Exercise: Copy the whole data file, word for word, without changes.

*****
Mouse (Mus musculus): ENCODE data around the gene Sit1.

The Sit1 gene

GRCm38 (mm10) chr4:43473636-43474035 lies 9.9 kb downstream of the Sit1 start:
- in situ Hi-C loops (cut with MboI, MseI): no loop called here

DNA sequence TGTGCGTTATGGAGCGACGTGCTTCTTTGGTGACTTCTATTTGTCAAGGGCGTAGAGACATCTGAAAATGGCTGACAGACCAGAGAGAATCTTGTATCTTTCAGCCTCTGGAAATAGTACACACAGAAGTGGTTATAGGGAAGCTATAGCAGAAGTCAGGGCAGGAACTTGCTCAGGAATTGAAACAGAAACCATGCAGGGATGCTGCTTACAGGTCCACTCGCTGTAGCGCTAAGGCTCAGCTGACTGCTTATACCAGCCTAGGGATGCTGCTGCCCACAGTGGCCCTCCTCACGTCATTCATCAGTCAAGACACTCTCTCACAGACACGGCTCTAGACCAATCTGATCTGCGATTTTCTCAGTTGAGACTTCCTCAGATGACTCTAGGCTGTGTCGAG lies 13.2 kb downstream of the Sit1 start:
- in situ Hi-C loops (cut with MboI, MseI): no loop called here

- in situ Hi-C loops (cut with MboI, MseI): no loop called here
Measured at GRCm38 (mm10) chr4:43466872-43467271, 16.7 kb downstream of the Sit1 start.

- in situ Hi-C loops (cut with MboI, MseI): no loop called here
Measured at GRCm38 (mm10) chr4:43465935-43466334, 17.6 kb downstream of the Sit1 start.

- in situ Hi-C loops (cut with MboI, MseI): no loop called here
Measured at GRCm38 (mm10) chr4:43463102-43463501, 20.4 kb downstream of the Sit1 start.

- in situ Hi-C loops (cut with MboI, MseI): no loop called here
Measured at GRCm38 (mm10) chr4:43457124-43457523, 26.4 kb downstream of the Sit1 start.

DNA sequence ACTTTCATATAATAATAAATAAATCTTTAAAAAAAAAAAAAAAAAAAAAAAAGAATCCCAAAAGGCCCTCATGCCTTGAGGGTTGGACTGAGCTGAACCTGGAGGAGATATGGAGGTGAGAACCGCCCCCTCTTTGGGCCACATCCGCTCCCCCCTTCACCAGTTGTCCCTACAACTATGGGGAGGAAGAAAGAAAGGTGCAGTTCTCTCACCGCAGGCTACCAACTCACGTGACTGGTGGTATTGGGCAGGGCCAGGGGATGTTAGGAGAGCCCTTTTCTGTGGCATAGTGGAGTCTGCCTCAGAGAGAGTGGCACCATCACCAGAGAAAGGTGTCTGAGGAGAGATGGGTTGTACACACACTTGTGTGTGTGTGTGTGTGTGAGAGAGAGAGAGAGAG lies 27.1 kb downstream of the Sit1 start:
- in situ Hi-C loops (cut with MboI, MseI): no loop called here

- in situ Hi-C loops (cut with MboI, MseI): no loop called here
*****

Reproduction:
Mouse (Mus musculus): ENCODE data around the gene Sit1.

The Sit1 gene

GRCm38 (mm10) chr4:43473636-43474035 lies 9.9 kb downstream of the Sit1 start:
- in situ Hi-C loops (cut with MboI, MseI): no loop called here

DNA sequence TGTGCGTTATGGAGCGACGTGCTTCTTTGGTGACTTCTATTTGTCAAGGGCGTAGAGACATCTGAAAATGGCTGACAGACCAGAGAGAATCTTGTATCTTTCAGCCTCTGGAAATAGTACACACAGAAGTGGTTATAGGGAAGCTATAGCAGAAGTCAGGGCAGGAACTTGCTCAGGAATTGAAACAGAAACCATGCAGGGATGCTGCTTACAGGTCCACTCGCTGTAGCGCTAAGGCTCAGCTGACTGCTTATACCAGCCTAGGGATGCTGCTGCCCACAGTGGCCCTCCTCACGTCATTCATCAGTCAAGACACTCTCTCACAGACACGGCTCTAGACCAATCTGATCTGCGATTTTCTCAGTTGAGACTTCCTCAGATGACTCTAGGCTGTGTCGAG lies 13.2 kb downstream of the Sit1 start:
- in situ Hi-C loops (cut with MboI, MseI): no loop called here

- in situ Hi-C loops (cut with MboI, MseI): no loop called here
Measured at GRCm38 (mm10) chr4:43466872-43467271, 16.7 kb downstream of the Sit1 start.

- in situ Hi-C loops (cut with MboI, MseI): no loop called here
Measured at GRCm38 (mm10) chr4:43465935-43466334, 17.6 kb downstream of the Sit1 start.

- in situ Hi-C loops (cut with MboI, MseI): no loop called here
Measured at GRCm38 (mm10) chr4:43463102-43463501, 20.4 kb downstream of the Sit1 start.

- in situ Hi-C loops (cut with MboI, MseI): no loop called here
Measured at GRCm38 (mm10) chr4:43457124-43457523, 26.4 kb downstream of the Sit1 start.

DNA sequence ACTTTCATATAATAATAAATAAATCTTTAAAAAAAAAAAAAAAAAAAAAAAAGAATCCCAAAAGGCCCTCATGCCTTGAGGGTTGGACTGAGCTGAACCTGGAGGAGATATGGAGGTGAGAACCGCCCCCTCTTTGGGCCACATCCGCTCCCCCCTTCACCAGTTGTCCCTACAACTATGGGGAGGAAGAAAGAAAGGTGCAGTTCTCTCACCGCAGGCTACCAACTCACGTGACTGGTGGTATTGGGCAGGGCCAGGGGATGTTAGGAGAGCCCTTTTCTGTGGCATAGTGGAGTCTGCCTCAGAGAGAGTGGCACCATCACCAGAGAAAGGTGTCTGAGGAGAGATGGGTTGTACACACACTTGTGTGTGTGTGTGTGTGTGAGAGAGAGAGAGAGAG lies 27.1 kb downstream of the Sit1 start:
- in situ Hi-C loops (cut with MboI, MseI): no loop called here

- in situ Hi-C loops (cut with MboI, MseI): no loop called here